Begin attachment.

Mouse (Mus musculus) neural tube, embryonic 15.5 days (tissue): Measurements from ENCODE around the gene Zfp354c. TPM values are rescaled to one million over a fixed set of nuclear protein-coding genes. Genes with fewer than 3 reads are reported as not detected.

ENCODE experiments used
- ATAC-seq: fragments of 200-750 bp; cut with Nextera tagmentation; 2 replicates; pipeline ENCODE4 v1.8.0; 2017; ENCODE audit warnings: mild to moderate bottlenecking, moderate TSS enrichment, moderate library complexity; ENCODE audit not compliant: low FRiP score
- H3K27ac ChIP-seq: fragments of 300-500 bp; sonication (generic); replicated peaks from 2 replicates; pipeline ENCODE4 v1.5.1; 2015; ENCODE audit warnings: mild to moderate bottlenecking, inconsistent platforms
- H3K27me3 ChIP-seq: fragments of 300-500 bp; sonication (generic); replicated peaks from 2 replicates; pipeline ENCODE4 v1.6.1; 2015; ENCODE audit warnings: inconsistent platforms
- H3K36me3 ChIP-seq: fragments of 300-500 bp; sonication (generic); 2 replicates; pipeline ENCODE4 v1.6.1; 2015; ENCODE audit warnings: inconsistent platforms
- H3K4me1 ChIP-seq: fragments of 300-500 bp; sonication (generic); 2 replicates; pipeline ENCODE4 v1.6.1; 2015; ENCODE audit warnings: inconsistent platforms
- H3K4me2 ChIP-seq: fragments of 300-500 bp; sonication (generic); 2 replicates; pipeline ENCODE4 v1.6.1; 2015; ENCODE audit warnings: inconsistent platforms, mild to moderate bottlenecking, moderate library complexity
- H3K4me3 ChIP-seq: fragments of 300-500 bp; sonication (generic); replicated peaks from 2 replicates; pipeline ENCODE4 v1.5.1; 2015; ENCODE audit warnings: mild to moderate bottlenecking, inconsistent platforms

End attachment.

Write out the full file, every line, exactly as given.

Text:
Mouse (Mus musculus) neural tube, embryonic 15.5 days (tissue): Measurements from ENCODE around the gene Zfp354c. TPM values are rescaled to one million over a fixed set of nuclear protein-coding genes. Genes with fewer than 3 reads are reported as not detected.

ENCODE experiments used
- ATAC-seq: fragments of 200-750 bp; cut with Nextera tagmentation; 2 replicates; pipeline ENCODE4 v1.8.0; 2017; ENCODE audit warnings: mild to moderate bottlenecking, moderate TSS enrichment, moderate library complexity; ENCODE audit not compliant: low FRiP score
- H3K27ac ChIP-seq: fragments of 300-500 bp; sonication (generic); replicated peaks from 2 replicates; pipeline ENCODE4 v1.5.1; 2015; ENCODE audit warnings: mild to moderate bottlenecking, inconsistent platforms
- H3K27me3 ChIP-seq: fragments of 300-500 bp; sonication (generic); replicated peaks from 2 replicates; pipeline ENCODE4 v1.6.1; 2015; ENCODE audit warnings: inconsistent platforms
- H3K36me3 ChIP-seq: fragments of 300-500 bp; sonication (generic); 2 replicates; pipeline ENCODE4 v1.6.1; 2015; ENCODE audit warnings: inconsistent platforms
- H3K4me1 ChIP-seq: fragments of 300-500 bp; sonication (generic); 2 replicates; pipeline ENCODE4 v1.6.1; 2015; ENCODE audit warnings: inconsistent platforms
- H3K4me2 ChIP-seq: fragments of 300-500 bp; sonication (generic); 2 replicates; pipeline ENCODE4 v1.6.1; 2015; ENCODE audit warnings: inconsistent platforms, mild to moderate bottlenecking, moderate library complexity
- H3K4me3 ChIP-seq: fragments of 300-500 bp; sonication (generic); replicated peaks from 2 replicates; pipeline ENCODE4 v1.5.1; 2015; ENCODE audit warnings: mild to moderate bottlenecking, inconsistent platforms